Welcome Back November 2016
  Back from it's long migration journey all the way from Asia, our first Steppe Buzzard of this season was spotted perched on a branch of our big dead tree between Kallie and our farms.

And what wonderful adventure tales he could tell us of his journey if he could only communicate with us. Best we can do is read the studies of how these amazing birds manage to migrate all that distance. We've learned so much from them and use their flight strategies in our man-made gliders to cover great distances without engine power. Their technique is to use warm air currents (thermals) to soar and gain altitude, and then use the altitude as potential energy to glide great distances. If you're interested in the technicalities, here's a good comprehensive study document on the subject on the Oxford Journals website.

We also heard for the first time this season the calls of the Red-chested Cuckoo (Piet-my-vrou) and the Diedericks Cuckoo.

While on birds, our Southern Masked Weaver population has increased ten-fold since the introduction of our chickens to the farm. They are regular visitors to our tunnel #4 (chicken tunnel) where they tuck into the crushed mealies that we feed the chickens. Below left, the males now in their bright yellow bodies and black face mask colours. Below centre, all the ladies gathering and below right, one regular little female visitor with head problem. It seems there are no feathers or skin on the back of it's head - you can actually see what looks like the bone of the skull. It doesn't seem to affect it's behaviour in any way, though.

  We've also noticed a marked increase in numbers of a few of the other bird species in and around the forest. We obviously make life a lot easier for them by introducing seed plants, leaving chicken and duck food laying around and there's always a few bricks and pieces of wood or tin laying around for insects to gather under as extra protein for them. There's also always water available for everyone.

We have a resident Cape Robin Chat or two that patrols the driveway between the house and the forest. The Robins are extremely territorial so there's another family looking after the growing
  tunnels and another down at the driveway garden in the forest. And there must be many more as you almost always see Robins when you walk through the forest.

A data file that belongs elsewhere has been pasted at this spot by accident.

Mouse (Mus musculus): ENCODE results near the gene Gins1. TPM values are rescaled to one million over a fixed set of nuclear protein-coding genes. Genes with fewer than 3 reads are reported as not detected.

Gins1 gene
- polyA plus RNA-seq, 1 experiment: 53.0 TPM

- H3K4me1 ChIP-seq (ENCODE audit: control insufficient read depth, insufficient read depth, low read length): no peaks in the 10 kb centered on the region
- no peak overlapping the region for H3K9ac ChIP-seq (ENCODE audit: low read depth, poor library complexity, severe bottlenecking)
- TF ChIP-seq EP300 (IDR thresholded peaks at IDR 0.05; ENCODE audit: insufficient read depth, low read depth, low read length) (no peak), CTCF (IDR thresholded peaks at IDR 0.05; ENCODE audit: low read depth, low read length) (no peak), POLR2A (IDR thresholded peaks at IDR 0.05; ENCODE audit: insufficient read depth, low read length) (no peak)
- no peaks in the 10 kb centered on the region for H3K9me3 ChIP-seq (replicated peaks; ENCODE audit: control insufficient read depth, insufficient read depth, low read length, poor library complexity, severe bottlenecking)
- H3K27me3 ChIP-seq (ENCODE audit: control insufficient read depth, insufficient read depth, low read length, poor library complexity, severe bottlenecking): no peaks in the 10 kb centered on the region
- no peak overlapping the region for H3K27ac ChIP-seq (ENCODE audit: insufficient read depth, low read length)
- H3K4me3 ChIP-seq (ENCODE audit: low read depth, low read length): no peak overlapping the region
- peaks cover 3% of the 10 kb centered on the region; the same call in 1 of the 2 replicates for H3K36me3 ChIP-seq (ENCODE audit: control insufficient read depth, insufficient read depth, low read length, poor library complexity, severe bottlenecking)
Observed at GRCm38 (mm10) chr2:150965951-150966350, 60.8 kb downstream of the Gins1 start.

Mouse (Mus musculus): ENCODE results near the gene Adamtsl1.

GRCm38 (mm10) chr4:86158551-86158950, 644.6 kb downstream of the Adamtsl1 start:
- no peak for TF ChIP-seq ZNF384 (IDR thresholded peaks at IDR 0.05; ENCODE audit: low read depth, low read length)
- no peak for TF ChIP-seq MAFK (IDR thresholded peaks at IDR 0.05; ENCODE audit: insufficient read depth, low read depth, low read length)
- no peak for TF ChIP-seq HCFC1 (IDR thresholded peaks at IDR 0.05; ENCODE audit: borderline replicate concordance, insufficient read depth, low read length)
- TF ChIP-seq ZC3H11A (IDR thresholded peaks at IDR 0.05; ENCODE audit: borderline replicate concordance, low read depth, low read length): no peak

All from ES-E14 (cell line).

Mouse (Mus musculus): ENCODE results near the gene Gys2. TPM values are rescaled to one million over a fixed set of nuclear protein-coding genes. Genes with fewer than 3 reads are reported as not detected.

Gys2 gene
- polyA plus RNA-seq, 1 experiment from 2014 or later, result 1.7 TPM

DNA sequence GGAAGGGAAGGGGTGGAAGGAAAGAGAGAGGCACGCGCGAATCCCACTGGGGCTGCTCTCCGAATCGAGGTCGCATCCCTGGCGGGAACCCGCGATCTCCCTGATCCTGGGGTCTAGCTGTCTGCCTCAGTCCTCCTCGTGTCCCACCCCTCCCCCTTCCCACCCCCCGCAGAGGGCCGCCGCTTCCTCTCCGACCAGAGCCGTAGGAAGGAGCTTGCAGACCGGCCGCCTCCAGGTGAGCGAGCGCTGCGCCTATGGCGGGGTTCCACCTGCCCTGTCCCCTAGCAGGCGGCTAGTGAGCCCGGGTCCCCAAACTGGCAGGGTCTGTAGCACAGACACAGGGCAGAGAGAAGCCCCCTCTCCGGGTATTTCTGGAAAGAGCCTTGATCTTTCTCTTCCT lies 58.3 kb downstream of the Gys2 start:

Then there's the large Dark-capped Bulbul pupulation. They fly in from far and wide when we put out fruit in the feeding tree and we have one local that has become very adventurous. Almost every morning it comes into the kitchen (and often a few times through the morning) to check if there are any leftovers laying around. It checks the table, plates and all the pots as well, and gets especially excited when we leave the fruit bowl unprotected.

  Gathering More Grass
  Now there's a haystack! On his next work day with us Mandla set out to collect up all the remaining grass from my last grass cutting session. And whew, there was still quite a bit to gather.

He worked tirelessly all day raking it all up. And once there were neat little piles all over the place we used the bakkie to load it all up and then unloaded it onto our big grass pile.

  November Dinner Club Evening
  Now our third Dinner Club event and Martie and Maria are really getting into the swing of things.

The event was moved to the first Saturday evening of the month and we had an excellent turnout. With both my sisters and all of Che's three daughters there it was a full family gathering. Jacqui and Brenda N both brought along their partners Gerry and Simon. Guests were Theresia, Dot and Brenda S (unfortunately sans Buzz this time).

Two tables were now needed to be set for the large crowd and the atmosphere was nice and casual and relaxed.

   Martie and Maria in the kitchen
  On the menu this month was a Salmon Mousse starter, Filet Wellington with vegetable skewer and couscous main with a green salad and Creme a la Nesselrode with cream dessert.

And that's it for the Dinner Club for this year. Maria's going overseas to Germany and America to see her family and Martie has a few other events to work on for December.

   Two table setup in the "Saloon"
Starter . . .   
. . . Main Course . . .
   . . . and Dessert

  Good Rainfall At Last
  This year's October rainfall was more than double that of last year and November rainfall figures
Cumulus clouds building quickly into to cumulonimbus in the south      
are looking very good so far - see latest stats on our "Rainfall" menu on the left. Sorry, there are no detailed stats for January to November for last year as we just took monthly totals from our neighbour's readings up until mid-November, from where we were able to start taking our own readings.

During the second week of November we had very big thunderstorms for most of the week. Almost 30mm of rain on each day for three days of the week! Water run-off wasn't too bad on the farm out in Heidelberg but with thunderstorms you just have to take what is given to you. There was really serious flooding in the eastern parts of Johannesburg with reports of nearly 100mm of rain and hail in an hour in places.